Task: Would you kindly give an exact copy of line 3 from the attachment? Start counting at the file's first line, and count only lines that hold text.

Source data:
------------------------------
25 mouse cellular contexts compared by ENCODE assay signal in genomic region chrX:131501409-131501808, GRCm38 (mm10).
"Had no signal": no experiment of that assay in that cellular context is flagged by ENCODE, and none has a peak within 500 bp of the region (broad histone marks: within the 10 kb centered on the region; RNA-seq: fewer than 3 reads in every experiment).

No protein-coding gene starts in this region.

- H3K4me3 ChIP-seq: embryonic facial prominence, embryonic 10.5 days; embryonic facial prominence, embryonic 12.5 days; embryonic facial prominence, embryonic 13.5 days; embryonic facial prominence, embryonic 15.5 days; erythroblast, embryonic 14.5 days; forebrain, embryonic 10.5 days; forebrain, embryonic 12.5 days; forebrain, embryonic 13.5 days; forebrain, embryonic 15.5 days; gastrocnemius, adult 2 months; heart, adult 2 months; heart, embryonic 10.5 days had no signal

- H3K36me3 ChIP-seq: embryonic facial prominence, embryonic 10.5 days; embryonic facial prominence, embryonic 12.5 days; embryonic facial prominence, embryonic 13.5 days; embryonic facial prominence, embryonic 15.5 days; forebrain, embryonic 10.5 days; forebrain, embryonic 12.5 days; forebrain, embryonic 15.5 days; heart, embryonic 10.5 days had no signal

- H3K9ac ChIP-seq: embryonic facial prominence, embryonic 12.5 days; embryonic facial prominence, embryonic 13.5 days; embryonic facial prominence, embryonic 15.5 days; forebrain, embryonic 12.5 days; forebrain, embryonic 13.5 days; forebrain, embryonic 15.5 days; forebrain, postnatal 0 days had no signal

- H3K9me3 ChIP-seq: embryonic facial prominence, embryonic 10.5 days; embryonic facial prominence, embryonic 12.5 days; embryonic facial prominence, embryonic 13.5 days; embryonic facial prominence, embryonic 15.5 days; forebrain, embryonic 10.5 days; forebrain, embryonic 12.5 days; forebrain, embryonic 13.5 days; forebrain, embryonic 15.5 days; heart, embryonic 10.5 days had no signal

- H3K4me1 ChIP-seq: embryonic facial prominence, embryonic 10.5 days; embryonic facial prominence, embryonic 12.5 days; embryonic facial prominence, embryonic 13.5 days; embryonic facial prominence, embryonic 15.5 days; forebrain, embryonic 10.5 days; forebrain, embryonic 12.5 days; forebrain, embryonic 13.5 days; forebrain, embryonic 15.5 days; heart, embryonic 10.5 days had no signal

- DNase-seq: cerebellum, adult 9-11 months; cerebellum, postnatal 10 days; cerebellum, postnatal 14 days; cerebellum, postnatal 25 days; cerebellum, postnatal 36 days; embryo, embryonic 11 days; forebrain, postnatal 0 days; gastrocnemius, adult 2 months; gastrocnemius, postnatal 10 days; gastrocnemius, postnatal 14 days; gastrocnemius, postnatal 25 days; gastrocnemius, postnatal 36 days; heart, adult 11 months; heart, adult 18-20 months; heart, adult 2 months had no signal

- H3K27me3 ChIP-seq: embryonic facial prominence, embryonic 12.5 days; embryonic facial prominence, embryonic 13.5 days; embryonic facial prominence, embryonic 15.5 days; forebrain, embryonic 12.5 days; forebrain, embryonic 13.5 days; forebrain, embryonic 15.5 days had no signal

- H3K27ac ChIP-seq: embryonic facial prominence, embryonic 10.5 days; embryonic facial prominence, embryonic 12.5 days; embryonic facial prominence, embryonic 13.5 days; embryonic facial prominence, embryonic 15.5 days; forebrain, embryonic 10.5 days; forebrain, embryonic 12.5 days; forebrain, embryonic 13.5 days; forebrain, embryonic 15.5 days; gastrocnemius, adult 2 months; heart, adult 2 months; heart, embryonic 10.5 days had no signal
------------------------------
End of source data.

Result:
No protein-coding gene starts in this region.